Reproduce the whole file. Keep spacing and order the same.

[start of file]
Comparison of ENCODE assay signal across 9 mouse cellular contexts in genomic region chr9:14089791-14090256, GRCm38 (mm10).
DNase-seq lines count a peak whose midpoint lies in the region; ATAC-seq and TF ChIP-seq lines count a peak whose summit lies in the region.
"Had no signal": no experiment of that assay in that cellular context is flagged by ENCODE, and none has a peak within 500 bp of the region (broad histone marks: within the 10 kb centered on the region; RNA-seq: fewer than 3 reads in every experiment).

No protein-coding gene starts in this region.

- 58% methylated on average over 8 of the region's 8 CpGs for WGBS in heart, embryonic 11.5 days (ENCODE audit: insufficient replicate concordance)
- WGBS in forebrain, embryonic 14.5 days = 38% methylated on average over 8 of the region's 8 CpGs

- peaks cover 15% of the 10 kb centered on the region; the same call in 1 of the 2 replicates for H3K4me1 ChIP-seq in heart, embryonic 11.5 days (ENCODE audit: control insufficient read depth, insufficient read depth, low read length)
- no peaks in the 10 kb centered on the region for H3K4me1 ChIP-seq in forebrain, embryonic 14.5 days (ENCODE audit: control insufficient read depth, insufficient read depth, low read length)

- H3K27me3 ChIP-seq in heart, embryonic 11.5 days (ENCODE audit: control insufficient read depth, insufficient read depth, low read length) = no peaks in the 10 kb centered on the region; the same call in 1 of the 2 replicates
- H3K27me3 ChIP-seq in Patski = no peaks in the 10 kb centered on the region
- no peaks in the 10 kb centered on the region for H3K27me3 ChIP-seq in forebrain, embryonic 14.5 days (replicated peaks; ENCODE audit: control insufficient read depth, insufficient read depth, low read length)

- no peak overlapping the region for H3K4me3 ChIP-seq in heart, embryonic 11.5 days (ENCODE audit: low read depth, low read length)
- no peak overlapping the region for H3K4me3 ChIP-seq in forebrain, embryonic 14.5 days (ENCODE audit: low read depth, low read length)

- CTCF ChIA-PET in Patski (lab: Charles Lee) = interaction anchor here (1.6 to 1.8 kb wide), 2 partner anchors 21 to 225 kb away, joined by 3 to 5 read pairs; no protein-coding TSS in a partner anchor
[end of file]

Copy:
Comparison of ENCODE assay signal across 9 mouse cellular contexts in genomic region chr9:14089791-14090256, GRCm38 (mm10).
DNase-seq lines count a peak whose midpoint lies in the region; ATAC-seq and TF ChIP-seq lines count a peak whose summit lies in the region.
"Had no signal": no experiment of that assay in that cellular context is flagged by ENCODE, and none has a peak within 500 bp of the region (broad histone marks: within the 10 kb centered on the region; RNA-seq: fewer than 3 reads in every experiment).

No protein-coding gene starts in this region.

- 58% methylated on average over 8 of the region's 8 CpGs for WGBS in heart, embryonic 11.5 days (ENCODE audit: insufficient replicate concordance)
- WGBS in forebrain, embryonic 14.5 days = 38% methylated on average over 8 of the region's 8 CpGs

- peaks cover 15% of the 10 kb centered on the region; the same call in 1 of the 2 replicates for H3K4me1 ChIP-seq in heart, embryonic 11.5 days (ENCODE audit: control insufficient read depth, insufficient read depth, low read length)
- no peaks in the 10 kb centered on the region for H3K4me1 ChIP-seq in forebrain, embryonic 14.5 days (ENCODE audit: control insufficient read depth, insufficient read depth, low read length)

- H3K27me3 ChIP-seq in heart, embryonic 11.5 days (ENCODE audit: control insufficient read depth, insufficient read depth, low read length) = no peaks in the 10 kb centered on the region; the same call in 1 of the 2 replicates
- H3K27me3 ChIP-seq in Patski = no peaks in the 10 kb centered on the region
- no peaks in the 10 kb centered on the region for H3K27me3 ChIP-seq in forebrain, embryonic 14.5 days (replicated peaks; ENCODE audit: control insufficient read depth, insufficient read depth, low read length)

- no peak overlapping the region for H3K4me3 ChIP-seq in heart, embryonic 11.5 days (ENCODE audit: low read depth, low read length)
- no peak overlapping the region for H3K4me3 ChIP-seq in forebrain, embryonic 14.5 days (ENCODE audit: low read depth, low read length)

- CTCF ChIA-PET in Patski (lab: Charles Lee) = interaction anchor here (1.6 to 1.8 kb wide), 2 partner anchors 21 to 225 kb away, joined by 3 to 5 read pairs; no protein-coding TSS in a partner anchor